As Lebanese politicians seemed to be caught in a disastrous deadlock on Sunday, the anti-establishment protest movement scored its first electoral win, voting in an independent to lead the Beirut Bar Association.
Melhem Khalaf won by a comfortable margin against Nader Gaspard, a candidate backed by the Free Patriotic Movement, Lebanese Forces, Progressive Socialist Party and the Future Movement.
Pierre Hanna, previously backed by the LF, PSP and Future Movement, withdrew his candidacy in favour of Mr Gaspard to try to secure his win.
“We hope this day will renew democracy within Lebanon’s institutions,” Mr Khalaf said in his victory speech.
Until now, the Beirut Bar Association had not taken a formal stance on the month of mass protests against corruption, poor governance and a crumbling economy.
But as Mr Khalaf’s name was announced, many in the crowd of lawyers at the tally cheered and broke into chants of "thowra", or revolution.
Meanwhile, a plan by parties to form a new government to tackle the dire economic situation and address the demands of protesters appeared to fall apart.
Two days after he was chosen by Lebanon’s most powerful political parties to be the country’s next prime minister, veteran politician Mohammad Safadi withdrew his candidacy on Saturday evening.
As the country faces a possible “total economic meltdown with potential violence”, its political system is “completely paralysed” by the mass protests that started on October 17, analyst Imad Salamey said.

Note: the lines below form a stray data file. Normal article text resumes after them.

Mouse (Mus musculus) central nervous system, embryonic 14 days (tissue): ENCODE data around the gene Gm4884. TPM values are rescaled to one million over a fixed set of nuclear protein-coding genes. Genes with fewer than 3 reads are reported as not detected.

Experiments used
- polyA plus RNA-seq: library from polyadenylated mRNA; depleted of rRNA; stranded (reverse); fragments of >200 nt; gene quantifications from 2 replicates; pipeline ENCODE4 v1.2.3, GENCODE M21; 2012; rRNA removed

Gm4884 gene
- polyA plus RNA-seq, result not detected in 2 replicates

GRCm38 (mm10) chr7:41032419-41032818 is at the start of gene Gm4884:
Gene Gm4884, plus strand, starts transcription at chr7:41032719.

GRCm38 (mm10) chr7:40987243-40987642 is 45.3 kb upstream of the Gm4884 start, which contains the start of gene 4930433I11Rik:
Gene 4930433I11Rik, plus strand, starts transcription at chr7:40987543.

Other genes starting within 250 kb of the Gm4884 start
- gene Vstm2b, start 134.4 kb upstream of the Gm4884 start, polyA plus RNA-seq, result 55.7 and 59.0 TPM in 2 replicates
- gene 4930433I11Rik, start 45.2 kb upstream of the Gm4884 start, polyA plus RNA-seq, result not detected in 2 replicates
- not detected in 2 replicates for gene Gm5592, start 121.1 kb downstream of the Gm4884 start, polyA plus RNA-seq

After resigning on October 29, caretaker Prime Minister Saad Hariri had reportedly agreed to meet protesters half-way by forming a small government of technocrats.
An apolitical government is one of the key demands of protesters. Triggered by a suggested tax on WhatsApp calls, the protest movement quickly became a rejection of the entire Lebanese political system, based on sectarianism.
But Mr Hariri’s proposal was reportedly dismissed by President Michel Aoun, who wants politicians to be part of the new government.
In a meeting on Thursday evening, the Christian Free Patriotic Movement founded by Mr Aoun, Lebanon’s two Shiite parties, Hezbollah and Amal, and Mr Hariri all agreed on Mr Safadi’s nomination.
Lebanon’s prime minister must be Sunni Muslim, according to the country’s sectarian power-sharing system.
But picking Mr Safadi, 75, a billionaire with strong ties to the country’s elite, to lead a government that would include other familiar politicians was a slap in the face for protesters, who rejected the proposal.